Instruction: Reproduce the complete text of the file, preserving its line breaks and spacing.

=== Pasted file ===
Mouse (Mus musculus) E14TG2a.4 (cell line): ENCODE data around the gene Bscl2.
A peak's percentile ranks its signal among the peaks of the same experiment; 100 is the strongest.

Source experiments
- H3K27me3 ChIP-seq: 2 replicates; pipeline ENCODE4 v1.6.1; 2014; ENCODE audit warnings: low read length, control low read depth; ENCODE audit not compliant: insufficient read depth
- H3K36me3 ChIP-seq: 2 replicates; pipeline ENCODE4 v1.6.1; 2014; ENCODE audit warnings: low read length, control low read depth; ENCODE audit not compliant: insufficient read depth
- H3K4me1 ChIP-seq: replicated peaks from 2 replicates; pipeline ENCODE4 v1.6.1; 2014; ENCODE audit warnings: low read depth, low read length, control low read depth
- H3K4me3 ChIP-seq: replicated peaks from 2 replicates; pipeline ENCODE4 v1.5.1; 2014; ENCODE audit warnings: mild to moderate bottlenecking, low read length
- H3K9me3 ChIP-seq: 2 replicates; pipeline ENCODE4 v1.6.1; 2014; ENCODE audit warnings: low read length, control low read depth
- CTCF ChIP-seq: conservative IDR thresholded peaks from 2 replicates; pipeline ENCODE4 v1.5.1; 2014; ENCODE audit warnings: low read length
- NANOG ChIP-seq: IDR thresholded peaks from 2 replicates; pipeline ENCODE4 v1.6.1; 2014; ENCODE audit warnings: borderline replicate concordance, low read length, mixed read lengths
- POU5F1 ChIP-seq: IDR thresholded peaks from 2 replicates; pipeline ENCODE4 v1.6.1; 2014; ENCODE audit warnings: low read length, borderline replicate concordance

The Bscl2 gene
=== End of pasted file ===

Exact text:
Mouse (Mus musculus) E14TG2a.4 (cell line): ENCODE data around the gene Bscl2.
A peak's percentile ranks its signal among the peaks of the same experiment; 100 is the strongest.

Source experiments
- H3K27me3 ChIP-seq: 2 replicates; pipeline ENCODE4 v1.6.1; 2014; ENCODE audit warnings: low read length, control low read depth; ENCODE audit not compliant: insufficient read depth
- H3K36me3 ChIP-seq: 2 replicates; pipeline ENCODE4 v1.6.1; 2014; ENCODE audit warnings: low read length, control low read depth; ENCODE audit not compliant: insufficient read depth
- H3K4me1 ChIP-seq: replicated peaks from 2 replicates; pipeline ENCODE4 v1.6.1; 2014; ENCODE audit warnings: low read depth, low read length, control low read depth
- H3K4me3 ChIP-seq: replicated peaks from 2 replicates; pipeline ENCODE4 v1.5.1; 2014; ENCODE audit warnings: mild to moderate bottlenecking, low read length
- H3K9me3 ChIP-seq: 2 replicates; pipeline ENCODE4 v1.6.1; 2014; ENCODE audit warnings: low read length, control low read depth
- CTCF ChIP-seq: conservative IDR thresholded peaks from 2 replicates; pipeline ENCODE4 v1.5.1; 2014; ENCODE audit warnings: low read length
- NANOG ChIP-seq: IDR thresholded peaks from 2 replicates; pipeline ENCODE4 v1.6.1; 2014; ENCODE audit warnings: borderline replicate concordance, low read length, mixed read lengths
- POU5F1 ChIP-seq: IDR thresholded peaks from 2 replicates; pipeline ENCODE4 v1.6.1; 2014; ENCODE audit warnings: low read length, borderline replicate concordance

The Bscl2 gene